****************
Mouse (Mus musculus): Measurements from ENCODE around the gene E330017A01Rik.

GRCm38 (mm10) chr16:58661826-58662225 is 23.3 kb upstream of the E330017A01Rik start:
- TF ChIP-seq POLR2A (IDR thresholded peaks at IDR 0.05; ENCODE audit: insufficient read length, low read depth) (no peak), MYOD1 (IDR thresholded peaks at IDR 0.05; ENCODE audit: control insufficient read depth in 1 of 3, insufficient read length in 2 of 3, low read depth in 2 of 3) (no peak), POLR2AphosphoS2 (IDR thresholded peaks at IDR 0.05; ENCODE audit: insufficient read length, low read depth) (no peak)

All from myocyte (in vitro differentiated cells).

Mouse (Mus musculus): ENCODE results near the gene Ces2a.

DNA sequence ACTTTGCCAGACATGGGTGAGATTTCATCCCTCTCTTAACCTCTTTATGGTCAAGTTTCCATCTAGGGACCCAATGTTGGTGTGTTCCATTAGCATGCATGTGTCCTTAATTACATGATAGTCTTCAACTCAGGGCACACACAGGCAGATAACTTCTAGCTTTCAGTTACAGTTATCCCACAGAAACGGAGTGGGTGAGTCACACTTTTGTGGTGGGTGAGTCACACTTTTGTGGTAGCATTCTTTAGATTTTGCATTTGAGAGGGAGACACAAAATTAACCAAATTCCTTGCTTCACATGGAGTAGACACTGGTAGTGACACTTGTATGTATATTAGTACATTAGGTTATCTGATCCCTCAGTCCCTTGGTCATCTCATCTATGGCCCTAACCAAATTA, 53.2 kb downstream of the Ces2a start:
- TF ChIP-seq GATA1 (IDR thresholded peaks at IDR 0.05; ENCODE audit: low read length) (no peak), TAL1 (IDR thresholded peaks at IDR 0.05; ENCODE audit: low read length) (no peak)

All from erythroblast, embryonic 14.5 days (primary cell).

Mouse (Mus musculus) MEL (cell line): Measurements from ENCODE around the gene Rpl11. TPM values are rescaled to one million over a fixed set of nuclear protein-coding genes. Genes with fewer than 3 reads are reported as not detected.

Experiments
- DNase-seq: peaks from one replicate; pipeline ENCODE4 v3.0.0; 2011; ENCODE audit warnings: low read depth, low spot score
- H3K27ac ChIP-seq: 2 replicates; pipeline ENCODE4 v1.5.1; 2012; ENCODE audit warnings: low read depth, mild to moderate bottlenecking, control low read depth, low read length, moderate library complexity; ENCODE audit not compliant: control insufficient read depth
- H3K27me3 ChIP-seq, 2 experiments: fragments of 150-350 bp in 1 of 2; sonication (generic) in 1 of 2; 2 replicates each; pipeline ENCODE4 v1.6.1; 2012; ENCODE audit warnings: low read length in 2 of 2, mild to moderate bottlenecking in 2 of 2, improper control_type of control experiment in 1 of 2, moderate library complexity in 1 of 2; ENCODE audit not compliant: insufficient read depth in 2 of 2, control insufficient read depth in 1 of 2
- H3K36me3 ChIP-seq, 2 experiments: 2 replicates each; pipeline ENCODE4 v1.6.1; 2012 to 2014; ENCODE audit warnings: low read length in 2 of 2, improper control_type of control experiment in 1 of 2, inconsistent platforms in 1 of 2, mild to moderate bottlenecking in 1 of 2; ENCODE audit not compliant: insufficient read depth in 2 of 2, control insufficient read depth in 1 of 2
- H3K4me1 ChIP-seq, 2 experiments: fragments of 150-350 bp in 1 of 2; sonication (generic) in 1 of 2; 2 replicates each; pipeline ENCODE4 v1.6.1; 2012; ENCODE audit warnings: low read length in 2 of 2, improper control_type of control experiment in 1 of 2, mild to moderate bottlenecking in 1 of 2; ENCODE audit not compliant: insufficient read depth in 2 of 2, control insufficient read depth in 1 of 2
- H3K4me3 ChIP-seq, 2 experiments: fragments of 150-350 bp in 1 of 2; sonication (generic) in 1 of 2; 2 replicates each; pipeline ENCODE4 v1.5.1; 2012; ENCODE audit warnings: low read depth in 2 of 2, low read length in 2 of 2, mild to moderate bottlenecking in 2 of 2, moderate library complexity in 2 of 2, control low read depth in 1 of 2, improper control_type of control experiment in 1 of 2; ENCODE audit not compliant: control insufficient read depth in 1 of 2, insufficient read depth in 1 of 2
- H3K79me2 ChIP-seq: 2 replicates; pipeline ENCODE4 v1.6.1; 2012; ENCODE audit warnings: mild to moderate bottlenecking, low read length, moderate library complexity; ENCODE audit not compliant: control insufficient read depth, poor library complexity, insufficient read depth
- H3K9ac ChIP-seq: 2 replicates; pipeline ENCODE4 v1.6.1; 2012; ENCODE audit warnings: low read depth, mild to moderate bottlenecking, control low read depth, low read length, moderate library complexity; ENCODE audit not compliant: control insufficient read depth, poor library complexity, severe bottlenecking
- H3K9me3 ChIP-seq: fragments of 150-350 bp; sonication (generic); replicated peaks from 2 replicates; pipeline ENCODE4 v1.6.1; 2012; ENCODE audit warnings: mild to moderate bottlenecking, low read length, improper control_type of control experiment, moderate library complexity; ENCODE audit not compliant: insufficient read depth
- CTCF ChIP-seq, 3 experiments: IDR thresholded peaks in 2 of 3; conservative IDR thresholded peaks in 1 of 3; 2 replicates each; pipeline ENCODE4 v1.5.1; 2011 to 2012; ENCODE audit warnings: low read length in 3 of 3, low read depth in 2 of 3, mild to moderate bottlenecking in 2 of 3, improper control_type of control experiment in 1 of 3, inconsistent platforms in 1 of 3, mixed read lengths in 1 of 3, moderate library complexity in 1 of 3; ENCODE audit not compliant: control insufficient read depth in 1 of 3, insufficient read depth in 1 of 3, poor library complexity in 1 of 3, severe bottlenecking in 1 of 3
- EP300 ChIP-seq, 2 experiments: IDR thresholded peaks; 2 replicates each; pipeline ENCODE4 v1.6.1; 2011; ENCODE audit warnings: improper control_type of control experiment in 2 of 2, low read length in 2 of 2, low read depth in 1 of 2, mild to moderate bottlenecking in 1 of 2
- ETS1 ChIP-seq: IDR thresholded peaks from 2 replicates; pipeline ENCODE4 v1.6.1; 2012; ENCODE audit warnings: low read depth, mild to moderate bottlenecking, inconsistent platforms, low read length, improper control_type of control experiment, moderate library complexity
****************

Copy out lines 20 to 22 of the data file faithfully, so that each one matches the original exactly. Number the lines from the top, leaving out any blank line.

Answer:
- CTCF ChIP-seq, 3 experiments: IDR thresholded peaks in 2 of 3; conservative IDR thresholded peaks in 1 of 3; 2 replicates each; pipeline ENCODE4 v1.5.1; 2011 to 2012; ENCODE audit warnings: low read length in 3 of 3, low read depth in 2 of 3, mild to moderate bottlenecking in 2 of 3, improper control_type of control experiment in 1 of 3, inconsistent platforms in 1 of 3, mixed read lengths in 1 of 3, moderate library complexity in 1 of 3; ENCODE audit not compliant: control insufficient read depth in 1 of 3, insufficient read depth in 1 of 3, poor library complexity in 1 of 3, severe bottlenecking in 1 of 3
- EP300 ChIP-seq, 2 experiments: IDR thresholded peaks; 2 replicates each; pipeline ENCODE4 v1.6.1; 2011; ENCODE audit warnings: improper control_type of control experiment in 2 of 2, low read length in 2 of 2, low read depth in 1 of 2, mild to moderate bottlenecking in 1 of 2
- ETS1 ChIP-seq: IDR thresholded peaks from 2 replicates; pipeline ENCODE4 v1.6.1; 2012; ENCODE audit warnings: low read depth, mild to moderate bottlenecking, inconsistent platforms, low read length, improper control_type of control experiment, moderate library complexity